To go or woe with the WTO?


In our latest Trade Working blog Stephen Jacobi and Stephanie Honey look at prospects for #WTO #MC13.

read more


by | Sep 1, 2020 | Submissions

September 2020

This submission is made on behalf of the NZ International Business Forum (NZIBF), whose members are listed at Annex A[1].  NZIBF is a forum of senior business leaders working together to promote New Zealand’s engagement in the global economy.  NZIBF provides policy advice and support to the New Zealand members of the APEC Business Advisory Council (ABAC).


NZIBF welcomes the Productivity Commission’s enquiry into the success factors of New Zealand’s most productive firms, especially in the context of the Covid-19 pandemic.  NZIBF encourages the Commission to consider the impact of offshore trade barriers which act as a tax on New Zealand export firms’ productivity.  NZIBF supports the views of Export NZ on the question of foreign direct investment (FDI).

About the New Zealand International Business Forum

NZIBF provides a voice to articulate the needs and priorities of New Zealand’s international business community, and in particular the importance of open markets, to the New Zealand Government and public stakeholders.  The NZIBF Board brings together leaders from amongst New Zealand’s largest internationally oriented companies and peak business organisations representing many exporters of all sizes.  (A list of Board Members is in Annex A.)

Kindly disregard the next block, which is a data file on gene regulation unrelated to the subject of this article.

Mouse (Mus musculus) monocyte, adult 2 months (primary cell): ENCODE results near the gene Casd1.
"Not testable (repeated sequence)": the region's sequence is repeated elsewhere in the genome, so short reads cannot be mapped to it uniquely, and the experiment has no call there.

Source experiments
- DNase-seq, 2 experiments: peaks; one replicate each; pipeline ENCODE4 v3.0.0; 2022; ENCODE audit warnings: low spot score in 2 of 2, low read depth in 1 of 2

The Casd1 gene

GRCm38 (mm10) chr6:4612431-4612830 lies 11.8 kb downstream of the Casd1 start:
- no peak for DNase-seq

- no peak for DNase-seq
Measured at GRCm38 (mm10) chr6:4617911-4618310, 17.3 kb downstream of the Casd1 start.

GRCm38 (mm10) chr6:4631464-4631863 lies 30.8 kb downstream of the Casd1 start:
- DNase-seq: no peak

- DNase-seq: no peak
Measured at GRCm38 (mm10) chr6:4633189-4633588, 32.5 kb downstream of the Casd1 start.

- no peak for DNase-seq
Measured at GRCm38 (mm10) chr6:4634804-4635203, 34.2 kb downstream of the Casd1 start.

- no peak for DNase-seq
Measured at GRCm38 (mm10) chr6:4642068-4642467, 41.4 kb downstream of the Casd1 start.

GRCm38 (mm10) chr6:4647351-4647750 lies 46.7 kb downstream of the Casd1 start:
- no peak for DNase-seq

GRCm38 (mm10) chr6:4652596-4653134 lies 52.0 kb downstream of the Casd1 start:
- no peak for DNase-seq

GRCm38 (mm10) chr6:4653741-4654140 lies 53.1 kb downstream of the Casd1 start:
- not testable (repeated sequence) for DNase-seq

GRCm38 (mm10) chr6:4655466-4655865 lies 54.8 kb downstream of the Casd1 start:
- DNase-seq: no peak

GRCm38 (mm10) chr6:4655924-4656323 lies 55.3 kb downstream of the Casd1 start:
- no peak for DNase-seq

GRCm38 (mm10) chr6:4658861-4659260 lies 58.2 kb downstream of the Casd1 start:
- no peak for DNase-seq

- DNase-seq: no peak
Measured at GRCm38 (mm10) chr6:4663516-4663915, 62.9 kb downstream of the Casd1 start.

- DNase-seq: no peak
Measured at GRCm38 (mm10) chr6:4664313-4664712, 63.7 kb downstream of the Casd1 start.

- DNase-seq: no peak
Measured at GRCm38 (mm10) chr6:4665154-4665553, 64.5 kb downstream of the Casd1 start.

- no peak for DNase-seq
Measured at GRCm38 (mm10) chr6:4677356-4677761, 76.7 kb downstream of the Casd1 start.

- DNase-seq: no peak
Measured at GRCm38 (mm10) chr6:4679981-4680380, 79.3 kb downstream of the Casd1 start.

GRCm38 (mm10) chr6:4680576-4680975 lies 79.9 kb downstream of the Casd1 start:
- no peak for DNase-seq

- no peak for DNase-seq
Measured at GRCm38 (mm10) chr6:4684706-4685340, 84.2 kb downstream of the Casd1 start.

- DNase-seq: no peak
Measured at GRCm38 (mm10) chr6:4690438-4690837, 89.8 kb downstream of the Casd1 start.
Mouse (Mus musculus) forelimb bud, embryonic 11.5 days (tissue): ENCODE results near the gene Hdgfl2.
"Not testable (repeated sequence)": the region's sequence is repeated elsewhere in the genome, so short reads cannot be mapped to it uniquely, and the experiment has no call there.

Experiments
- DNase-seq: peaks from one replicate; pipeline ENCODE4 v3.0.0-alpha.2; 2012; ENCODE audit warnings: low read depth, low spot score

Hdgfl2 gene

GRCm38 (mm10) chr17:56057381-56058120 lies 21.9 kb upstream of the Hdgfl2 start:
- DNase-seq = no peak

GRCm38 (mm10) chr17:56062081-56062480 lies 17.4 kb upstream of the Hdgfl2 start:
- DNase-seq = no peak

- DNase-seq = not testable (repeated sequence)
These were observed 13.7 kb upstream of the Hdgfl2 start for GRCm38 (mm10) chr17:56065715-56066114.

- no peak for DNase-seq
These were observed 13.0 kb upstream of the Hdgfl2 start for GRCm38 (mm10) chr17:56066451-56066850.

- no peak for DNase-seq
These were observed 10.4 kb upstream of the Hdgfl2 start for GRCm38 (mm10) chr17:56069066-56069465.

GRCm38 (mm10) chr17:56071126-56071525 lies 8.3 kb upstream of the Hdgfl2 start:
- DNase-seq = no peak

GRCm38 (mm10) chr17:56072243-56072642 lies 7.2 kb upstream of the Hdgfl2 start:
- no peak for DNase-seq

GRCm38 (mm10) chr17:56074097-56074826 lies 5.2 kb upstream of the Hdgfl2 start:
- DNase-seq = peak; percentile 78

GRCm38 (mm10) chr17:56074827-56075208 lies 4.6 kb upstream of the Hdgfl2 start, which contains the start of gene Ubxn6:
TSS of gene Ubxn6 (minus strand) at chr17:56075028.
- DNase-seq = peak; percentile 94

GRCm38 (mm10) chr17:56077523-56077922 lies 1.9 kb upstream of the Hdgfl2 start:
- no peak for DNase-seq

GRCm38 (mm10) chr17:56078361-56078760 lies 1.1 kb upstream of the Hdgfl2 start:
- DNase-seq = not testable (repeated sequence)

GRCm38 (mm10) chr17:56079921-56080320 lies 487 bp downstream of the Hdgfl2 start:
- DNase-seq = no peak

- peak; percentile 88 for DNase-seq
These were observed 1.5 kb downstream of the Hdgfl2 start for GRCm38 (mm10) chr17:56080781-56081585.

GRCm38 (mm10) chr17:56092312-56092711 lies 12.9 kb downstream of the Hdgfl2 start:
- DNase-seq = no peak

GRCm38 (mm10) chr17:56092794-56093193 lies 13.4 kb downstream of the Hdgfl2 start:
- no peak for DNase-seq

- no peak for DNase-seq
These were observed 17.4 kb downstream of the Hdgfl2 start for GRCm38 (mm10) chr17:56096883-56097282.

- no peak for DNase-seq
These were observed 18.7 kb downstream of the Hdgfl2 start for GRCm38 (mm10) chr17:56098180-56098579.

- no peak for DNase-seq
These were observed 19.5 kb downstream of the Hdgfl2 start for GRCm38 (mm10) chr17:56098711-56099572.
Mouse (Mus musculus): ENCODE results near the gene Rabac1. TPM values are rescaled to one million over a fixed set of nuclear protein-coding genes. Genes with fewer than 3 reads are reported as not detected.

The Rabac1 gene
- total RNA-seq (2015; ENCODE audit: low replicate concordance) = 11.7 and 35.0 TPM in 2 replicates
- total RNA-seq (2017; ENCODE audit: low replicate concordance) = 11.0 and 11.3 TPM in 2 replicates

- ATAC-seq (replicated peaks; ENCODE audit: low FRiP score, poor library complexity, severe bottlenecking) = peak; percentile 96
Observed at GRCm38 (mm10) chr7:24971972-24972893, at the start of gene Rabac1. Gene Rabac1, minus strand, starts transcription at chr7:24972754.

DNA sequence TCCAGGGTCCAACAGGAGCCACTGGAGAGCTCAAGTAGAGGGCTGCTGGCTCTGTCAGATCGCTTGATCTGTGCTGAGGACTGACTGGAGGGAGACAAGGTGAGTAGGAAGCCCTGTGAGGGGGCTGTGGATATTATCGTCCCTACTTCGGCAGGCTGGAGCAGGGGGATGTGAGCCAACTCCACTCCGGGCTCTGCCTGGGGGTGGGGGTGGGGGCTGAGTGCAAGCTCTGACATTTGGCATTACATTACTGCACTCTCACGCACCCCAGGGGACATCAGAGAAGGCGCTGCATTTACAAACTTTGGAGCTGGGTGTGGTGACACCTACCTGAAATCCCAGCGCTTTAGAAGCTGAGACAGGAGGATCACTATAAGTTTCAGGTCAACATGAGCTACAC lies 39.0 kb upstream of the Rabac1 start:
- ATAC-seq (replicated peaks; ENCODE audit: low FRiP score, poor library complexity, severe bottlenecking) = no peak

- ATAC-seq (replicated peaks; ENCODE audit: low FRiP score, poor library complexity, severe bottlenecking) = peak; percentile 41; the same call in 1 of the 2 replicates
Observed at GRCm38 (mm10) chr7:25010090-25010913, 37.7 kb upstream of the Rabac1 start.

Incorporated in May 2007, NZIBF works with companies, business organisations and government agencies to implement projects in the international trade and economic sphere, including working to develop New Zealand’s key international business relationships and conducting activities to promote New Zealand’s competitiveness.   NZIBF receives no direct government funding for its operating budget but from time to time receives funding for jointly-funded projects.  Funding in respect to the policy advice and support which NZIBF provides to the New Zealand members of the APEC Business Advisory Council (ABAC) is provided by both MFAT and NZIBF.  

The scope of the enquiry

NZIBF welcomes the enquiry which could point to possible policy reforms which could improve New Zealand’s overall competitiveness.  Having studied the Commission’s useful background document, we are surprised to see no mention of the impact on productivity of tariff and non tariff barriers in overseas markets.  New Zealand’s most productive firms are often exporters, given the small size of the domestic market and the opportunities available of offshore.  The prevelance impact of trade barriers in preventing or frustrating firms’ expansion overseas has been extensively studied[2], but the impact on productivity less so.  Such barriers can be likened to a tax on exporters’ ability to develop new business or to move up the value chain[3].   Action to address these barriers is also high on the New Zealand Government’s agenda both in the context of free trade agreement (FTA) negotiations and international organisations such as the World Trade Organisation (WTO) and APEC.